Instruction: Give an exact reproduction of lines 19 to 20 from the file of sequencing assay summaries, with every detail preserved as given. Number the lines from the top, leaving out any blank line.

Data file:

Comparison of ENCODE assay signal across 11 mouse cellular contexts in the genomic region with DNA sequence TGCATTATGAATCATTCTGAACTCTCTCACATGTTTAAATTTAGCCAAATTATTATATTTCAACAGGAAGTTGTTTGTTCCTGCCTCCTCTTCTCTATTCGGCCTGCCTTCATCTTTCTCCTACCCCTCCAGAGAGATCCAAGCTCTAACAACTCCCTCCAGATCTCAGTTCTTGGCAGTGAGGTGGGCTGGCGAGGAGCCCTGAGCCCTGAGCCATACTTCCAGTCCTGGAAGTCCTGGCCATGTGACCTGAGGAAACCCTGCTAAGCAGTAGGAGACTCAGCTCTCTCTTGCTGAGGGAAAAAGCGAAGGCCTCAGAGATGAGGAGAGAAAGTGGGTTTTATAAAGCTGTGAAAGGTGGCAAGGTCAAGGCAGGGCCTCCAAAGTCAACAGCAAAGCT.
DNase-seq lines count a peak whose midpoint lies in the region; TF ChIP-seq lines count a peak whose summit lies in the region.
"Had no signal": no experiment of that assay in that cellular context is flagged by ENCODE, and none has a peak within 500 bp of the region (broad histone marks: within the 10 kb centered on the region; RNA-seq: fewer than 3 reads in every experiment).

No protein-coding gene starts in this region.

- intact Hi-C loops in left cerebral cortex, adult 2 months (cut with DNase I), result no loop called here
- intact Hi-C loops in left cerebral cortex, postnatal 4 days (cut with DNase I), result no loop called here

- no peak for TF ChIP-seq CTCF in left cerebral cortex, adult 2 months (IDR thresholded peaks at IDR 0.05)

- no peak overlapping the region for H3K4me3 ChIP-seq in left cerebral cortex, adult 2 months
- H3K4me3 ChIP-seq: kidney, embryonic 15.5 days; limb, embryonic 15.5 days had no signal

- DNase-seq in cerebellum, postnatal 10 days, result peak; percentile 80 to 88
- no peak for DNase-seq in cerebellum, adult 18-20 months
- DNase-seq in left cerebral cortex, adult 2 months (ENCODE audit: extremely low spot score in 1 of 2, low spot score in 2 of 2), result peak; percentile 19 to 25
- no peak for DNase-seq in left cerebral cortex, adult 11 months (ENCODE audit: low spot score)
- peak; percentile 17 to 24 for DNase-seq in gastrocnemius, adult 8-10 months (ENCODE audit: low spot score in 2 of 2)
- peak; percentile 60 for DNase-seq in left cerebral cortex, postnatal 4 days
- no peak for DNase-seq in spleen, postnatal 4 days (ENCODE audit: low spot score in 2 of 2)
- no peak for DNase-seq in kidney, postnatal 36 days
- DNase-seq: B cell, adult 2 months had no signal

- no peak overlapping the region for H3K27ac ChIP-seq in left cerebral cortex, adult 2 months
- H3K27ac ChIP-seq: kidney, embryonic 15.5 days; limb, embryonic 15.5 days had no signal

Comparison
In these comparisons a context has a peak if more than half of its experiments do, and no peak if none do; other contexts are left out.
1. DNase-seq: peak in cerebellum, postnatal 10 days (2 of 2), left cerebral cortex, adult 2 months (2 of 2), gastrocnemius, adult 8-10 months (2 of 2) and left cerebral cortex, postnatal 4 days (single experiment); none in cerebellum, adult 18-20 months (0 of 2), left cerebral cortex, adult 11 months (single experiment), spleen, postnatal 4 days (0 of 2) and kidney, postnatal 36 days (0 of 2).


- no peak overlapping the region for H3K27ac ChIP-seq in left cerebral cortex, adult 2 months
- H3K27ac ChIP-seq: kidney, embryonic 15.5 days; limb, embryonic 15.5 days had no signal